Teachers’ Lounge: Five Ways to Get Kids Excited About Writing

Help!Okay, I’ll admit it–I, myself, professional writer, etc. am not always excited about writing.  I do it because it helps pay the bills and because I’m good at it, and . . . it nags me.  Even when I was in junior high, I couldn’t be sure of my thoughts about thoughtful subjects until I tried to express them in writing.  A little later in life, when I started noticing the days fly by like those calendar pages in old movies, I wanted to pin them down, and naturally reached for a pencil.  I write because–

Oh, wait!  This post is about how to get kids excited, not why.  That’s why you’re here; and your time is limited.  So

1. Make it about them.  I don’t mean this in the you’re-so-special sense, but in the write-what-you-know sense.  An educated person should know how to throw words together in a logical manner to make sense on any subject, but 10-year-olds are only on the way to being educated.  Start where they are: where they go, what they see, what they do.  Maybe even what they feel, though in my opinion the younger they are the less they need to be rummaging around in their feelings.

2. Use what’s near at hand.  For example, ask the students to make a list of eight items in their room they would sell in a garage sale.  Then ask them to select 4-5 of those items and write a couple of sentences describing a particular memory associated with each one.  For younger kids you can stop here, but if you’re feeling ambitious, ask them to write an outline for a short story (2-3 characters and a simple plot) incorporating at least three of those memories.  Are we excited yet?  Write the story!

3. Use what they’re interested in and what they’re good at.  Ask for directions in how to practice for a ballet recital, or how to get to Level 2 in whatever game is hot right now.  (Hint: find out what games are hot right now before you make this assignment.)  Discover what  their favorite movie is and ask for a description of one scene.  Only . . . write the scene as if you were in it, and describe it from a chosen character’s point of view.  The result may be sloppy and barely coherent but it will have more of the actual kid in it than any short story they were supposed to make up from a prompt.  That way, they just may care a little more about revision.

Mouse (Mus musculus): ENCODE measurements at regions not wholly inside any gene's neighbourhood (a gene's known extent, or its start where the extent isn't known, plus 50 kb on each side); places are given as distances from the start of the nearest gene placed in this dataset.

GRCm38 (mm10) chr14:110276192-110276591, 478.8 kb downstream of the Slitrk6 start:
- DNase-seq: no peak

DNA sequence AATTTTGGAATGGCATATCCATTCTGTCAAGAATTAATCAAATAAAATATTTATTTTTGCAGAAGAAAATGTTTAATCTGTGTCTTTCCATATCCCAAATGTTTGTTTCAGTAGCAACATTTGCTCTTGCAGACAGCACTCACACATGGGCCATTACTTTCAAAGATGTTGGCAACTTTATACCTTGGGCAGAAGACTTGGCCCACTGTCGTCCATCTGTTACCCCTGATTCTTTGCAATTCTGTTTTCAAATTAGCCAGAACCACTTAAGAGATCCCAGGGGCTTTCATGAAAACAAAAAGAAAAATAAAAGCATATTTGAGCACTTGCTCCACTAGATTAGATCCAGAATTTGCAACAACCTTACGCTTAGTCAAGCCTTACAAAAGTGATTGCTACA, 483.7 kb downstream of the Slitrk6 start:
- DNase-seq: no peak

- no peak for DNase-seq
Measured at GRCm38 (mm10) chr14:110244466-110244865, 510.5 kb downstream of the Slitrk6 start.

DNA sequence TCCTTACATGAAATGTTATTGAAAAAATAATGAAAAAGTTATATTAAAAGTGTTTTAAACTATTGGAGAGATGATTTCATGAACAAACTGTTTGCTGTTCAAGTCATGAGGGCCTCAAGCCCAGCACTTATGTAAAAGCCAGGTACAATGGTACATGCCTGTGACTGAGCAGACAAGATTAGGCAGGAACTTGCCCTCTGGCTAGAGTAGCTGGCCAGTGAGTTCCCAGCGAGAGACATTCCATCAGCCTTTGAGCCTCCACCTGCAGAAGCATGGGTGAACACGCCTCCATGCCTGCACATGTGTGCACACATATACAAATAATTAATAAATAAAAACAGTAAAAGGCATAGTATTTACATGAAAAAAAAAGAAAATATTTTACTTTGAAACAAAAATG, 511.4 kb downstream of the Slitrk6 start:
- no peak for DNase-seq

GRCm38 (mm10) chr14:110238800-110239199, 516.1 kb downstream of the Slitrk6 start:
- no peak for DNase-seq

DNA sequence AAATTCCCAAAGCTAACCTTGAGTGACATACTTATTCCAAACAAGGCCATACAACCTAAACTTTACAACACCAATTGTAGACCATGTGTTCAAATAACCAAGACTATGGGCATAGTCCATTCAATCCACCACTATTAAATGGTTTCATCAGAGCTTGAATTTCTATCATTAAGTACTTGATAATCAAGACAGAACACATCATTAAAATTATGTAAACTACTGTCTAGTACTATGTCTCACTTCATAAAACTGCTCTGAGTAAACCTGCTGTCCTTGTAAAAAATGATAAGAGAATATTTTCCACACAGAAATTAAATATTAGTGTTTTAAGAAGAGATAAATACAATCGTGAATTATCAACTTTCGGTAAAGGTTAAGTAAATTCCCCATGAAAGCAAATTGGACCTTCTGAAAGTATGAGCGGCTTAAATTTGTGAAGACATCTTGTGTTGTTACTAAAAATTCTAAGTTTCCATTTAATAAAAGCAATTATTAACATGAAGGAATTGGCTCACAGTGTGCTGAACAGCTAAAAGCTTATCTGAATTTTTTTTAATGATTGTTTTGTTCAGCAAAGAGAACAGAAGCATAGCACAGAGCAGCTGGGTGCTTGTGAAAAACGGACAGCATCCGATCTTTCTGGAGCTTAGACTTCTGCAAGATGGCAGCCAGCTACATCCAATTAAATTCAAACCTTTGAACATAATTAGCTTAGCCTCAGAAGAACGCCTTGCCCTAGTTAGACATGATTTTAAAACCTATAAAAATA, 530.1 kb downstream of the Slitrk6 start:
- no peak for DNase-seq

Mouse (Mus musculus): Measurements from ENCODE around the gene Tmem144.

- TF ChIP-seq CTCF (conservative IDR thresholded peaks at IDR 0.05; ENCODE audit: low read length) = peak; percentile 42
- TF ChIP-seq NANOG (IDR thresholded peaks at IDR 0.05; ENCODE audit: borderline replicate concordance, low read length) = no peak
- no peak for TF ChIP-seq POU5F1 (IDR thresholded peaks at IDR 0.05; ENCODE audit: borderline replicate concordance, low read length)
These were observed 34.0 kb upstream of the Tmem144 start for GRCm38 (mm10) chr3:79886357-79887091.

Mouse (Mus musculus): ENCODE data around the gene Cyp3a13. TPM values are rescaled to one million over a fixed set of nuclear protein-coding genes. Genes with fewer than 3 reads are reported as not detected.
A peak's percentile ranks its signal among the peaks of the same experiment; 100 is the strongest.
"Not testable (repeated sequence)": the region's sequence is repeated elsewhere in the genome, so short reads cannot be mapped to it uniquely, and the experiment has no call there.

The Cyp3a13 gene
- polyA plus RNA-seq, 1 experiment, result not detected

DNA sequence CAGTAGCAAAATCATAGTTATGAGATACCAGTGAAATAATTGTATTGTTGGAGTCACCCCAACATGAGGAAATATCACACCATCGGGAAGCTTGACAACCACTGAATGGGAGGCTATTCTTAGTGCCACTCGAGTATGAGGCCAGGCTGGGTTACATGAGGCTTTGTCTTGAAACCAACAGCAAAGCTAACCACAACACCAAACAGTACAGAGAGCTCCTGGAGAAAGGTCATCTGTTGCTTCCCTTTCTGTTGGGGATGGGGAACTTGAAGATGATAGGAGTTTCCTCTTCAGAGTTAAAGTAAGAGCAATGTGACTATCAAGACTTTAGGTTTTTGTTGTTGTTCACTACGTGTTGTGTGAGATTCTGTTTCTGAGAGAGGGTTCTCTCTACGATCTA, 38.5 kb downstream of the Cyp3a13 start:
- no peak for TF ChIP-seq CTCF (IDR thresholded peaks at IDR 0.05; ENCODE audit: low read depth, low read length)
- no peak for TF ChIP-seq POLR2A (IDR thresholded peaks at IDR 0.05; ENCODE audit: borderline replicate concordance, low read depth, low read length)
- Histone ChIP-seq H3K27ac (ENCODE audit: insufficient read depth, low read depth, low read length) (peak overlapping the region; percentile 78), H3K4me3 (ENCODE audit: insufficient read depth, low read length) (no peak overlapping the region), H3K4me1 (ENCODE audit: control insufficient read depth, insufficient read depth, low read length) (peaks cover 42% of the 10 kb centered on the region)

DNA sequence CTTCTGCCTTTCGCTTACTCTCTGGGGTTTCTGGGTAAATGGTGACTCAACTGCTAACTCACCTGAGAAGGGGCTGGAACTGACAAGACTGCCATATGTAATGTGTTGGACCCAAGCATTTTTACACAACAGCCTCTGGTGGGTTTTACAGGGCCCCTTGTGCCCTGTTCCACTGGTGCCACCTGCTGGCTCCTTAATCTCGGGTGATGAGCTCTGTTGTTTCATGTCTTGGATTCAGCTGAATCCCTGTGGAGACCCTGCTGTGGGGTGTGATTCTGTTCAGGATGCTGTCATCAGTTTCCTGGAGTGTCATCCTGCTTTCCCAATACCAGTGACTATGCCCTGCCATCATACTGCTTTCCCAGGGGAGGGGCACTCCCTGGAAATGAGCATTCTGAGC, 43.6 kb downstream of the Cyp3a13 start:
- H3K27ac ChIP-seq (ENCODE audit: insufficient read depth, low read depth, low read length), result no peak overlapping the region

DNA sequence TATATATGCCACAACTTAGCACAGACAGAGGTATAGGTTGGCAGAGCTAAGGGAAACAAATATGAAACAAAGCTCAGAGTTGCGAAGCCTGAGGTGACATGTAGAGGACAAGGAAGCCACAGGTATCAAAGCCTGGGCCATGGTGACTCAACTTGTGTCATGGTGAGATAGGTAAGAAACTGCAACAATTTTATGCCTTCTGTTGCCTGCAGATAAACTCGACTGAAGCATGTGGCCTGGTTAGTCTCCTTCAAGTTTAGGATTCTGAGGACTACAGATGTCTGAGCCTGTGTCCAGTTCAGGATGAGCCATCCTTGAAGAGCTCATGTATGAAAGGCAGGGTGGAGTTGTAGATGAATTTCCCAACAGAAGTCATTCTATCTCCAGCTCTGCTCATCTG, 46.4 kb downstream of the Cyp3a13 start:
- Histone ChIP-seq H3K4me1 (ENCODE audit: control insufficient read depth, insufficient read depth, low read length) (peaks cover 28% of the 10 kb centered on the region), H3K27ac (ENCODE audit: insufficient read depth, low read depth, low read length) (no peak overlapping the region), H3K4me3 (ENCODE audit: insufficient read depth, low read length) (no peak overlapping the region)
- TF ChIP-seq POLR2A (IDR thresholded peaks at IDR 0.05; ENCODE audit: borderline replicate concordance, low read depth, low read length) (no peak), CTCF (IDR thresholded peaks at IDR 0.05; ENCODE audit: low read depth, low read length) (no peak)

4. Surprise them.  Lots of ways to do this.  Here’s one: if you’re in a classroom, ask the students to write a paragraph describing how they eat ice cream.  Then hand out ice cream (if you still do this in a classroom) and, after it’s eaten, ask them to revise their paragraphs, adding more descriptive turns.  Or ask them to describe themselves playing a popular game, then go outside and play the game.  If you’re a homeschooler, plan a surprise visit to a favorite spot, like the zoo, and ask for descriptions before and revisions after.

5. Let them be.  Because not all kids will get excited about writing.  Ever.  If they can muster up interest in an assignment every now and then, and learn to write complete sentences and coherent paragraphs while they’re doing it, you’ve accomplished a lot.

 

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One Response to “Teachers’ Lounge: Five Ways to Get Kids Excited About Writing”

  1. Megan Saben Says:

    I think I’ll try number four. Maybe I’ll let the kids try it too. 🙂

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